While Jackson and his fellow soldiers listened to the spades that turned the earth for the graves of their comrades that cold, dark and mournful evening of March 28, 1862, they would discover that their forebodings had been well founded. They would learn that their supply train had been burned, their horses and mules had been butchered, and their Federal prisoners had been set free. Their “victory” over the Federals had literally gone up in smoke.

As the forlorn troops began a withdrawal to Santa Fe in hopes of finding provisions, Jackson passed the ashes of their supply train and the gutted carcasses of their mules and horses. With the ragged Confederate column, he suffered through a long and icy night. He arrived at Santa Fe the following morning, Sunday, March 30, as the ringing bells of the churches called the faithful to mass.

Meanwhile, according to Frazier, Jackson’s commanding officer, Colonel Scurry, had dispatched a report on the Battle at Glorieta Pass to General Sibley, still in Albuquerque. He reported that:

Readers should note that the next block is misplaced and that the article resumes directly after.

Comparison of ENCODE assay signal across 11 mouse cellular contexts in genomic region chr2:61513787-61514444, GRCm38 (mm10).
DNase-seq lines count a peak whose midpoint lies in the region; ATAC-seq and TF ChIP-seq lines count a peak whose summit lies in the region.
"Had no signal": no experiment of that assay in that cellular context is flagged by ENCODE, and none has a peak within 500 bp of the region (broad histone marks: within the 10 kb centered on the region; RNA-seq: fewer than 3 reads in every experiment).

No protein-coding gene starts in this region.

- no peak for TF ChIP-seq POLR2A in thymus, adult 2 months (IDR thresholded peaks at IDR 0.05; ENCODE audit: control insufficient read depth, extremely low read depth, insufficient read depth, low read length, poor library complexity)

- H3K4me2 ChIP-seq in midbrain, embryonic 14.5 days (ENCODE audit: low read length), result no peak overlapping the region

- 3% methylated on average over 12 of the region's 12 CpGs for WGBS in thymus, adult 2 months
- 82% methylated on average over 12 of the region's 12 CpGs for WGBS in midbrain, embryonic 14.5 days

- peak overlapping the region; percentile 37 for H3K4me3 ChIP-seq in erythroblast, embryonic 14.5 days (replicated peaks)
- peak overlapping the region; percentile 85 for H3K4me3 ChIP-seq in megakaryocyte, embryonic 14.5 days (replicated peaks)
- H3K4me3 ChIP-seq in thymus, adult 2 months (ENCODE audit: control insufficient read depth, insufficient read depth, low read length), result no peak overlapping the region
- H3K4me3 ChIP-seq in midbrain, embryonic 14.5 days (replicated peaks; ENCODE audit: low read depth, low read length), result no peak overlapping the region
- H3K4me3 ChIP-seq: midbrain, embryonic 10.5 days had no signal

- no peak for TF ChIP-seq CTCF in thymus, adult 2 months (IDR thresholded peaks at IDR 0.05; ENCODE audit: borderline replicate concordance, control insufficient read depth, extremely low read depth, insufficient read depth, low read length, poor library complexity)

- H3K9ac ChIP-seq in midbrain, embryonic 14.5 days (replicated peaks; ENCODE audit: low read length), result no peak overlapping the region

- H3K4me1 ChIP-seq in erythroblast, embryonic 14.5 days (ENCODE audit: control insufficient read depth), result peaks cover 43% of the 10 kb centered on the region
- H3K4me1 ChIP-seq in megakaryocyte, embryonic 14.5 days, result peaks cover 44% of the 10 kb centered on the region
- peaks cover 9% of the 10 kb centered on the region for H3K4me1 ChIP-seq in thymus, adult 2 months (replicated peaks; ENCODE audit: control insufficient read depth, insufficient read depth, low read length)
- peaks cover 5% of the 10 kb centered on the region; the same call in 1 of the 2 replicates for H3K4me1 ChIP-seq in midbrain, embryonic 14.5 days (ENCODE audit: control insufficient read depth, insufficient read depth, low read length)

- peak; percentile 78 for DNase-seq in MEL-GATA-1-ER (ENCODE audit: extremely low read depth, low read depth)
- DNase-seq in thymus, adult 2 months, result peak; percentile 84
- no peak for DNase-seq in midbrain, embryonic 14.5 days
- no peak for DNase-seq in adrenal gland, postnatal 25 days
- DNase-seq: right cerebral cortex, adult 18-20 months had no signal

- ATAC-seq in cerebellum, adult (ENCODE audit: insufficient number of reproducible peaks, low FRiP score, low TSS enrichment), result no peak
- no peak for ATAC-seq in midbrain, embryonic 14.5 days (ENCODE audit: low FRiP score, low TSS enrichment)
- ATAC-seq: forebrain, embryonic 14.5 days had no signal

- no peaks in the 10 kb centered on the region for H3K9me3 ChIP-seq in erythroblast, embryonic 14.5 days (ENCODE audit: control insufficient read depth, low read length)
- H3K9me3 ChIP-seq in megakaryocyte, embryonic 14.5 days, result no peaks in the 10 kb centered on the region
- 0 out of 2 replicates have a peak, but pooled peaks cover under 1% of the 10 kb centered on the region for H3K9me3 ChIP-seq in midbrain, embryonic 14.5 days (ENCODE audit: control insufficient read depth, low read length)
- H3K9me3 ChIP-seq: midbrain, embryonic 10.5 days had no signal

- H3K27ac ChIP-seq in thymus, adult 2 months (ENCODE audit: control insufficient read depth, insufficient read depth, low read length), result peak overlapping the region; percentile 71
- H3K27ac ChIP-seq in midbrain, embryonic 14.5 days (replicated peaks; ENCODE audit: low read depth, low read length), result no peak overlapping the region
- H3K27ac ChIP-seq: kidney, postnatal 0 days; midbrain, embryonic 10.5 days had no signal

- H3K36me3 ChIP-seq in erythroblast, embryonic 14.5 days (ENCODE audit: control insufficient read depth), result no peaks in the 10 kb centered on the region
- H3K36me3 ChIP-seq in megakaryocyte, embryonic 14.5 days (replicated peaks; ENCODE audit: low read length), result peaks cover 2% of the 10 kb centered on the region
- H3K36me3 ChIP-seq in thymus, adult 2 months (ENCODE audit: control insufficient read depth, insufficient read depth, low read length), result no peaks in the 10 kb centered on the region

“…another victory was added to the long list of Confederate triumphs.

“…we drove them back until they were in full retreat our men pursuing until from sheer exhaustion we were compelled to stop.

“…Major Pyron had his horse shot under him, and my own cheek was twice brushed by a Minie ball, each time drawing blood… I mentioned this simply to show how hot was the fire of the enemy when all of the field officers upon the ground were either killed or touched [wounded]…

“Our train was burned by a party who succeeded in passing undiscovered around the mountains to our rear…

“The loss of my supplies so crippled me that after burying my dead I was unable to follow up the victory. My men for two days went unfed and blanketless unmurmuringly. I was compelled to come here for something to eat. At last accounts the Federalists were still retiring towards Fort Union…
Yours in haste, W. R. Scurry

“P. S. I do not know if I write intelligently. I have not slept for three nights, and can scarcely hold my eyes open.”

According to Frazier, General Sibley had his brass band assemble before his soldiers in the central plaza in Albuquerque, before the towering San Felipe de Neri church. He had a major read Scurry’s report. He had his band play a vigorous rendition of “Dixie.” The soldiers cheered.